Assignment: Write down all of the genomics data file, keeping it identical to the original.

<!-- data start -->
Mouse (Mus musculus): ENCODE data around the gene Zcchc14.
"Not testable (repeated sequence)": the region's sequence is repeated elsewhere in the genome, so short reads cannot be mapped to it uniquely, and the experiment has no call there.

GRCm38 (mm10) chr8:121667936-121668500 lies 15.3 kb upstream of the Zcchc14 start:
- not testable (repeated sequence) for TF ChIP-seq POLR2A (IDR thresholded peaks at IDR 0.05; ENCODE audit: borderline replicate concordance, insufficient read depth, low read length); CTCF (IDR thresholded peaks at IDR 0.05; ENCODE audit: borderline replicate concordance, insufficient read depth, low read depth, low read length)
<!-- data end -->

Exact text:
Mouse (Mus musculus): ENCODE data around the gene Zcchc14.
"Not testable (repeated sequence)": the region's sequence is repeated elsewhere in the genome, so short reads cannot be mapped to it uniquely, and the experiment has no call there.

GRCm38 (mm10) chr8:121667936-121668500 lies 15.3 kb upstream of the Zcchc14 start:
- not testable (repeated sequence) for TF ChIP-seq POLR2A (IDR thresholded peaks at IDR 0.05; ENCODE audit: borderline replicate concordance, insufficient read depth, low read length); CTCF (IDR thresholded peaks at IDR 0.05; ENCODE audit: borderline replicate concordance, insufficient read depth, low read depth, low read length)